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  • MADISON, Wis. (11/6/12)--Mike Bunge has joined CUNA Brokerage Services Inc. (CBSI) to lead new-business development for the broker-dealer. Bunge most recently served as the senior vice president of business and community development at Summit CU in Madison, Wis. In that role, he promoted financial literacy by launching a credit union branch in a local high school as well as coaching families participating in the credit union's "Project Money" program, which helped members work to reduce debt, increase savings, and learn how to make every dollar count. Bunge also was responsible for 24 Summit Credit Union branches with $1.6 billion in assets and 118,000 credit union members …
  • ROCHESTER, Minn. (11/6/12)--Kelly McDonough, president/CEO of First Alliance CU Rochester, Minn., was named one of Finance & Commerce's Top Women in Finance. Each year the independent daily newspaper recognizes women who have made significant contributions to the financial services industry by positively influencing their businesses and communities. McDonough has served as president/CEO of $125 million First Alliance CU for nine years. The credit union serves nearly 12,000 members …

CMG Six must-have skills for compliance officers

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MIAMI (11/6/12)--Preparing for changes in today's regulatory environment demands a new toolbox of skills for regulatory compliance staff, attendees of the CUNA Lending Council annual conference were told Monday by Bill Klewin and Lauren Calhoun of CUNA Mutual Group. 

At the CUNA Lending Council Conference in Miami on Monday, Bill Klewin, CUNA Mutual Group director of regulatory compliance, outlined six skills every compliance officer should possess. (Photo provided by CUNA Mutual Group)
"The role of the compliance officer is changing and finding staff with the right skills is a higher priority than ever before," said Klewin, CUNA Mutual Group director of regulatory compliance.   "A critical component to managing all of the complex regulatory changes will be finding competent compliance staff and giving them the tools and resources to upgrade their skills and influence."

Klewin outlined six skills every compliance officer should have. They included:

  1. Ability to interpret. There are very few black-and-white rules so the ability to interpret the spirit of the rule, as well as the actual language, is important. Compliance staff need to be able to work within the gray areas.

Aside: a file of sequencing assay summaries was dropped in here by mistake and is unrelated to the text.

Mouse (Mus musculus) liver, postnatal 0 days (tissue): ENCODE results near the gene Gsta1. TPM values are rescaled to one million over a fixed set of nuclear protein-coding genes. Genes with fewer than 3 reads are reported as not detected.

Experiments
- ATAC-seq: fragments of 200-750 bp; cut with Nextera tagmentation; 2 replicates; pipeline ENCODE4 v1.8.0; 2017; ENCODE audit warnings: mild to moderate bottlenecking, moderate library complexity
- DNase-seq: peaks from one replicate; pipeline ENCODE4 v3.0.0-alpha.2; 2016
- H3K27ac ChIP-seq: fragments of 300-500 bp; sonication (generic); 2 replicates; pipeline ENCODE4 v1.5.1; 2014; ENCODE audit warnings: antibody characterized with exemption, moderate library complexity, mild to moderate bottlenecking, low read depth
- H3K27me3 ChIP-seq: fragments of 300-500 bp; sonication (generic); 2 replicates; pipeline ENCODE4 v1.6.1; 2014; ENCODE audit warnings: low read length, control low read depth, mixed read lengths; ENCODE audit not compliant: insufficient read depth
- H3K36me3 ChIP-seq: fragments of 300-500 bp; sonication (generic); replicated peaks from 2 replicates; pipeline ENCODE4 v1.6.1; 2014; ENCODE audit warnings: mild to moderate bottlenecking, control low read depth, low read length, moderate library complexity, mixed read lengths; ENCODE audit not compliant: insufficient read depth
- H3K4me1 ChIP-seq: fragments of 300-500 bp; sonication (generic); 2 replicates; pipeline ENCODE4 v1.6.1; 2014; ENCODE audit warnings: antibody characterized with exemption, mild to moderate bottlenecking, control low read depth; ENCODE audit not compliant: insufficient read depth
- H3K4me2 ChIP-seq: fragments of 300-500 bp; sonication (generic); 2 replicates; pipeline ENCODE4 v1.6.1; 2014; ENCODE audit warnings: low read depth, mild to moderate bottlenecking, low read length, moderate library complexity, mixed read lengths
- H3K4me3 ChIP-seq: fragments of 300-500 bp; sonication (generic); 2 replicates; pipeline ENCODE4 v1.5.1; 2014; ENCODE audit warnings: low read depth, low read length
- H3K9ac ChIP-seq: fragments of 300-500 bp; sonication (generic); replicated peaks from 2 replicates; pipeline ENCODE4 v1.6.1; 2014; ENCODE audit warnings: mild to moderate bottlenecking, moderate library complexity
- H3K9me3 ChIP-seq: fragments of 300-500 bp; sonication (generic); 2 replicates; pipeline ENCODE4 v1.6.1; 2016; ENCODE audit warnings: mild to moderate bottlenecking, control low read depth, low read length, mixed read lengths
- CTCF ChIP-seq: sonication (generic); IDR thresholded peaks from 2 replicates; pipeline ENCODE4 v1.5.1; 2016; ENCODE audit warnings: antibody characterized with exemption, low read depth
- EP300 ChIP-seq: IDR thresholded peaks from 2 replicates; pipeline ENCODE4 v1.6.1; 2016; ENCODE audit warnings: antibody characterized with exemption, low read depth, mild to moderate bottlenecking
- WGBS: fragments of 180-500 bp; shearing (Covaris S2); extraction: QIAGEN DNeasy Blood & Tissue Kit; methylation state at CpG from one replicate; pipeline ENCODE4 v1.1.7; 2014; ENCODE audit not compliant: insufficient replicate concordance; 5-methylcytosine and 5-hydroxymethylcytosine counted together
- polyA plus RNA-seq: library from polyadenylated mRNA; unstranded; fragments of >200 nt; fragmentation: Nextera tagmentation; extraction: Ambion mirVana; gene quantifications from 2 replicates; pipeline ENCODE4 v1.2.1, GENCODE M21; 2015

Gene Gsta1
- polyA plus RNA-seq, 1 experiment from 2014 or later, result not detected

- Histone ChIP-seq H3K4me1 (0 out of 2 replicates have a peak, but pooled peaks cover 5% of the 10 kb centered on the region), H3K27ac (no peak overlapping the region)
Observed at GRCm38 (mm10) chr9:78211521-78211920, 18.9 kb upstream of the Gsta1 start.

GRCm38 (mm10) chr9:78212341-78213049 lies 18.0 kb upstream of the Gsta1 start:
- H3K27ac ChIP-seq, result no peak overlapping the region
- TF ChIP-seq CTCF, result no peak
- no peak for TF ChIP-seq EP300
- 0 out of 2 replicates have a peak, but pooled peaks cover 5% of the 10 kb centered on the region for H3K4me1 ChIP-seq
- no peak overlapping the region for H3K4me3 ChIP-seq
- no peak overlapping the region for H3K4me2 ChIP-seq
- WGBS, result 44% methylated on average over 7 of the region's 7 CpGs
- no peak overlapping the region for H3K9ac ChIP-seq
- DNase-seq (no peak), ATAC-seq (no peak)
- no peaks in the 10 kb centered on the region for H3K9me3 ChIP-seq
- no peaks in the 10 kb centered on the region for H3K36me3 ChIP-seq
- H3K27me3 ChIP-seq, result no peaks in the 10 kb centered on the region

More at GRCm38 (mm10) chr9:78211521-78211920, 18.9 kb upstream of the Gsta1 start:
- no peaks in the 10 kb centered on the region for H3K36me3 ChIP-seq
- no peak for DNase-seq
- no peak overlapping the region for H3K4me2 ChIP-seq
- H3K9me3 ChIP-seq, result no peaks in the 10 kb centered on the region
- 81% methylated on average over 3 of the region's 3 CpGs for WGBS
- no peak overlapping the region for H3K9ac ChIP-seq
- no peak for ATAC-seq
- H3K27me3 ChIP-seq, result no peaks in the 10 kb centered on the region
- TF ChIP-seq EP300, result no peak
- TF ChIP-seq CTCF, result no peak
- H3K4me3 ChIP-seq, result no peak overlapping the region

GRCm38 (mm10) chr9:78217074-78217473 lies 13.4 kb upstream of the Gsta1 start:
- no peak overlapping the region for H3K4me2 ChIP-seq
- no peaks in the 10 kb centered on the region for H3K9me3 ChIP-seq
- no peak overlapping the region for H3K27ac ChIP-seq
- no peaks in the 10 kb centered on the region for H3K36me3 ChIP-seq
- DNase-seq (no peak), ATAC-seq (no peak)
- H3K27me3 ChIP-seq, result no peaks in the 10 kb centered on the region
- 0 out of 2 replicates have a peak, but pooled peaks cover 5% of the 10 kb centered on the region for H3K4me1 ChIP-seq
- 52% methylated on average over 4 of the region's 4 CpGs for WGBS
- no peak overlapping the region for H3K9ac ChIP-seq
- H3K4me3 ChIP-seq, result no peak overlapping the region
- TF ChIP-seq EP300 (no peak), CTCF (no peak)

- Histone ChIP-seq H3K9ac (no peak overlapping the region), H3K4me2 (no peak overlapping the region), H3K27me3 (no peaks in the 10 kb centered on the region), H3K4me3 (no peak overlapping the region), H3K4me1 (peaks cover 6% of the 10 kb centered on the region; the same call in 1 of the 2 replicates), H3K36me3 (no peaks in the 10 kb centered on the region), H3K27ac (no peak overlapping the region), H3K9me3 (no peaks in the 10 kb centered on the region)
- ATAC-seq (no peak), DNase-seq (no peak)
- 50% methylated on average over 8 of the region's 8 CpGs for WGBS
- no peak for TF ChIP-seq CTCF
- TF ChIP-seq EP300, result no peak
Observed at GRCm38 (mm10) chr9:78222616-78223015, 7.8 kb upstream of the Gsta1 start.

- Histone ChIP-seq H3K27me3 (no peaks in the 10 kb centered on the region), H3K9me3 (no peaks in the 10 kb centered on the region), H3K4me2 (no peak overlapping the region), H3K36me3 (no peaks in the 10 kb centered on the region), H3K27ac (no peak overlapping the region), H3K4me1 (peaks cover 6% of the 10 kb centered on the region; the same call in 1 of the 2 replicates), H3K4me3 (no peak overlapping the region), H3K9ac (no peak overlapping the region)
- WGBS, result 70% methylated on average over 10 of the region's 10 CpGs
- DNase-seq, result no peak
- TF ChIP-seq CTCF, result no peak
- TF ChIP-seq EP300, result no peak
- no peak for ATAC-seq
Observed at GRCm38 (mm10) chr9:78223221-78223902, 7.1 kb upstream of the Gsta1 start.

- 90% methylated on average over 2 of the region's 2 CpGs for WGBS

1. Attention to detail. This seems obvious because so many regulations require detailed analysis, but it's important to attend to the details while maintaining a view of the big picture.
  1. Attention to the big picture. Compliance officers must understand the bigger picture and what the regulators are trying to accomplish with the regulation. They must also have the attention to detail to help them figure out how to implement it.
  1. Ability to apply rules to real-life facts. Knowing the regulations inside and out is great, yet staff must have the ability to apply their fact situations to the rules and regulations.
  1. Risk assessment capabilities. The ability to assess the alternatives and make a decision based on the risk is critical.  Compliance officers must understand the risk tolerance of the credit union as well as litigation environment in their area
  1. Communication skills. Written and verbal communication skills are essential. The compliance officer must have the ability to communicate at all levels in the organization from front-line staff to the CEO and board of directors.  Having compliance expertise adds little value if it can't be communicated effectively.
A key question facing credit union managers is how and where to find staff with these comprehensive skills, Klewin said. He believes that there are three options for credit unions to upgrade the skills of their compliance staff: They can buy, build or partner with others.

"Buying," or hiring, someone who already has these skills is very expensive because they are in great demand.  Building the skills in current staff takes time and is a risk because of turnover.  Outsourcing the entire compliance operation does not position credit unions well for the long-term. Therefore, most credit unions will likely need to do a combination of all three tactics to meet their needs.

Calhoun, CUNA Mutual regulatory compliance manager, also provided an update on lending compliance issues on the horizon in 2013.

"Depending on the timing of the Consumer Financial Protection Bureau (CFPB), 2013 could be the year of mortgage compliance changes for credit unions," said Calhoun.  The CFPB has issued seven proposed mortgage rules, each with comment period closing dates in October or November.  The majority of these rules will be issued in final form by the end of 2012 or in January, while one or two others will come later in the yea

Other potential regulatory changes on the consumer lending radar include:

  • Know Before You Owe: Student Loans and Credit Cards;
  • Overdraft Protection;
  • Servicemembers Civil Relief Act;
  • Payday Lending and Payday Alternative Loans;
  • Pre-paid Reloadable Cards; and
  • Business Lending Data Collection.